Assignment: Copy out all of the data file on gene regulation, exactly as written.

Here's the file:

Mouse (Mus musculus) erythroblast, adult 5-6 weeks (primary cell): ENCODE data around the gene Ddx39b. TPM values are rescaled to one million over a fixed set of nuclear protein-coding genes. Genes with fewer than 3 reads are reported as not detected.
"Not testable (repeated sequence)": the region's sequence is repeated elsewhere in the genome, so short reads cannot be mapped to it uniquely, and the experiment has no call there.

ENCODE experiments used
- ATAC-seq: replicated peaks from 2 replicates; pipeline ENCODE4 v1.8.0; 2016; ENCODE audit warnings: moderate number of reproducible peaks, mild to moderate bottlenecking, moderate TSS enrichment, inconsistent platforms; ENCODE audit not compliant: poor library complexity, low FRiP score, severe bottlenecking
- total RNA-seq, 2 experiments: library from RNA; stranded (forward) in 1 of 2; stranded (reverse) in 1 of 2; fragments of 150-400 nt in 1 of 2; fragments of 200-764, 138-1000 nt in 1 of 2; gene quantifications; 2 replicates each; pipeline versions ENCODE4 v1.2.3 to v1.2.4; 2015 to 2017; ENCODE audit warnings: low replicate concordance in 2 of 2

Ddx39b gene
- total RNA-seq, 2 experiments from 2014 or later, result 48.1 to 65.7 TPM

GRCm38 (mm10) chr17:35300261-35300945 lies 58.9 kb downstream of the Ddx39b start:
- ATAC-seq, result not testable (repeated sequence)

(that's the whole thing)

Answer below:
Mouse (Mus musculus) erythroblast, adult 5-6 weeks (primary cell): ENCODE data around the gene Ddx39b. TPM values are rescaled to one million over a fixed set of nuclear protein-coding genes. Genes with fewer than 3 reads are reported as not detected.
"Not testable (repeated sequence)": the region's sequence is repeated elsewhere in the genome, so short reads cannot be mapped to it uniquely, and the experiment has no call there.

ENCODE experiments used
- ATAC-seq: replicated peaks from 2 replicates; pipeline ENCODE4 v1.8.0; 2016; ENCODE audit warnings: moderate number of reproducible peaks, mild to moderate bottlenecking, moderate TSS enrichment, inconsistent platforms; ENCODE audit not compliant: poor library complexity, low FRiP score, severe bottlenecking
- total RNA-seq, 2 experiments: library from RNA; stranded (forward) in 1 of 2; stranded (reverse) in 1 of 2; fragments of 150-400 nt in 1 of 2; fragments of 200-764, 138-1000 nt in 1 of 2; gene quantifications; 2 replicates each; pipeline versions ENCODE4 v1.2.3 to v1.2.4; 2015 to 2017; ENCODE audit warnings: low replicate concordance in 2 of 2

Ddx39b gene
- total RNA-seq, 2 experiments from 2014 or later, result 48.1 to 65.7 TPM

GRCm38 (mm10) chr17:35300261-35300945 lies 58.9 kb downstream of the Ddx39b start:
- ATAC-seq, result not testable (repeated sequence)